Being in CONSTANT touch with your target customers does not guarantee product success, but not doing it guarantees failure.

It sounds very obvious right? But more and more people I talk to, it is apparent that everyone realizes that it needs to be done but is never executed on – it is like exercising. Some of the reasons I have heard for not doing it are the following:

  1. Our founders have talked with target users before they started the company.
  2. We all belong to the target users, so our needs are the user’s needs
  3. We do a lot of A/B testing
  4. We pay close attention to our competition
  5. We have talked about it, but we have not been able to find <insert some excuse here> (time, money, motivation, ….)

I believe the main reason for not getting started is inertia. There is a feeling that you have to visit a lot of customers before it would be useful – not true. So here are three action items that you could use to get started, overcoming that inertia.

  1. Set a goal of visiting just “ONE” customer a month (3/quarter). Once you get used to it and start seeing the benefits, up that to 5 customers a quarter.
  2. Plan well in advance and send a calendar invite to the customer such that now you have an external commitment (to someone not in your office)
  3. Visit that customer and send a report of what you learned to everyone. Or present at the company meeting to create awareness that you are visiting real people who will pay real money to buy your product/service. Invite others to join you on your next visit.

Trust me, you will be amazed at what you learn, how eye opening it would be for you if you do it right. If you want to know, how to do it right, read my previous post on “Customer visits – dos and don’ts“.

A word of caution – visiting target customers needs to be a continuous endeavor because customer needs change over time. There is never a state where you will ever understand everything you need to about your target customers.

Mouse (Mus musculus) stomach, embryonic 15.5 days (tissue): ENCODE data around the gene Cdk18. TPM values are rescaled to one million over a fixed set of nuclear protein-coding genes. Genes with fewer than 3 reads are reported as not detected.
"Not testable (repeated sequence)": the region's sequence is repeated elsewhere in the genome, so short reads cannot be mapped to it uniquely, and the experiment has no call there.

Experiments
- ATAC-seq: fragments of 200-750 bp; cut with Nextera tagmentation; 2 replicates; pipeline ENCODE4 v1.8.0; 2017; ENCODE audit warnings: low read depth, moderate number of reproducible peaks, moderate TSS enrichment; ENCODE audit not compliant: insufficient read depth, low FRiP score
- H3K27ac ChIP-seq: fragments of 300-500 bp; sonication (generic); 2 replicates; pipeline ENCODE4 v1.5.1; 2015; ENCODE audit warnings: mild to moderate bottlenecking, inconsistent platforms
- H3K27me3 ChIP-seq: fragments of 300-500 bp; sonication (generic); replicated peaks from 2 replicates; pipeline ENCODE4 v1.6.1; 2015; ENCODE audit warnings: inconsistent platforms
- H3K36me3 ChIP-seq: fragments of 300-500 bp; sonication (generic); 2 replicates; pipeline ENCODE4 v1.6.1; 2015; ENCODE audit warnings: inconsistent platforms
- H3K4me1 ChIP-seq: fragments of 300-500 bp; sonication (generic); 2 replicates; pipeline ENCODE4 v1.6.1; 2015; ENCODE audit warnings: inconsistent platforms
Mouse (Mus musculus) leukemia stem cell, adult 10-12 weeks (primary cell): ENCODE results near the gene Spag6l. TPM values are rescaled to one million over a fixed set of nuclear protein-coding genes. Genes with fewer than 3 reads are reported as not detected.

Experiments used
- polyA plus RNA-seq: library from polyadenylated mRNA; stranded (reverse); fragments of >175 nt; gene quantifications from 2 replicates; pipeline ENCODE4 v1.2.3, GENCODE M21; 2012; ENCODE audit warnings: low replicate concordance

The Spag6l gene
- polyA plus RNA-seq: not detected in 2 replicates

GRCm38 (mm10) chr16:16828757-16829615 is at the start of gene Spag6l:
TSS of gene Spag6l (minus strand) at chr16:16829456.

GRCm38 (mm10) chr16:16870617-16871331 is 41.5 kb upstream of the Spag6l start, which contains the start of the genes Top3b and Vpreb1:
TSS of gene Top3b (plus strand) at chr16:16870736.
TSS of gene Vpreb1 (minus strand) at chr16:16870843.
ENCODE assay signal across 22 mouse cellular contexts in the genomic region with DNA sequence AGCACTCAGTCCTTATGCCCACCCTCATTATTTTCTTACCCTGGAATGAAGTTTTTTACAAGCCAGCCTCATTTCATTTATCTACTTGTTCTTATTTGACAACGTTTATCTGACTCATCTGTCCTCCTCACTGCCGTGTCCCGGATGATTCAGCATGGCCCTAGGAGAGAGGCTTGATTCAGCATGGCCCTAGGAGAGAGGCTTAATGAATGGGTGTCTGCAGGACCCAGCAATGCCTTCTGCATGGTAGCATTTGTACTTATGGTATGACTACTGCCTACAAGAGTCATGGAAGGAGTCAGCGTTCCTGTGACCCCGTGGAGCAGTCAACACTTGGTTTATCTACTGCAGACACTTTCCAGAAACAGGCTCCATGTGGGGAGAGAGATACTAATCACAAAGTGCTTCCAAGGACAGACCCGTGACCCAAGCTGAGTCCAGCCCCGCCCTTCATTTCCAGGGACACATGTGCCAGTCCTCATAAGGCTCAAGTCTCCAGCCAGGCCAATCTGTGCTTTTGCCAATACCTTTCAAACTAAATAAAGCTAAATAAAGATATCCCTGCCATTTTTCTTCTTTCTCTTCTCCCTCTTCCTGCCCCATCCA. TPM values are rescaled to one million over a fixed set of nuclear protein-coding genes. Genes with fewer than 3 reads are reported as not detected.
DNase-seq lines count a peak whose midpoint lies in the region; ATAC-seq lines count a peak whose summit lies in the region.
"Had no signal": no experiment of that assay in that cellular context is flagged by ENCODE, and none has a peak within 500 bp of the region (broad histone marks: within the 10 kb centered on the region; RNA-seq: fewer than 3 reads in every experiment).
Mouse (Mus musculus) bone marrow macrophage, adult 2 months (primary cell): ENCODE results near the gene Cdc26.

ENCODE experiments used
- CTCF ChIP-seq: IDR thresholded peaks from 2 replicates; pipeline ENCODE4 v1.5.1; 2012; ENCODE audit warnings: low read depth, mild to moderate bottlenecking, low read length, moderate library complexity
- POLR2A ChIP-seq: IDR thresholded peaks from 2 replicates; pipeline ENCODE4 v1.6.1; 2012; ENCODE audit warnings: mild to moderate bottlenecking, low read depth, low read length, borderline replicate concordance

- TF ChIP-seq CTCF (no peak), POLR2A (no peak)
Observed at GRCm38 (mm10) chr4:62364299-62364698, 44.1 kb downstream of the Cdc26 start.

Do you agree? If yes, please share this post with others in your network. Thank you.


4 reasons why titles matter in startups

So you have just been offered a product management job in a startup, but the job offer does not mention any specific title. Should you bring up the title in your offer negotiations? I say Absolutely. In startups everyone is expected to wear multiple hats, but titles still matter for the following reasons:job title

  1. Equity offered is directly proportional to your title: Startups have what is known as a capitalization or a cap table. In its most simplified form, you can think of it as a two-column table – first column lists the titles in each row and the second column lists the % of ownership each title is given. Founders get the most equity, a hired CEO gets the next big chunk, VPs get more than Directors, Directors more than Managers and then at the bottom are those who are individual contributors. So your title determines what you get. Of course, there may be exceptions especially for the first few employees, but the cap tables are a general rule of thumb when it comes to equity grants. Note that I specifically used % of ownership as opposed to number of shares (this is another pitfall you should avoid). The number of shares mean nothing other than possibly stoking your ego. Being granted 50,000 shares may make you feel good, but if the outstanding shares are 100 million, you have just 0.05% of the company. This means if the company gets sold for $100M dollars 5 years after you join, the maximum you will ever get in exchange for your 5-year sweat equity is $50,000 (and even this is not a given and it depends on the terms at which money was raised from investors). Instead if you had 1,000 shares in a company that has 100,000 shares, you own 1% of the company. If it now gets sold for the same $100M, you could get a sweet $1M.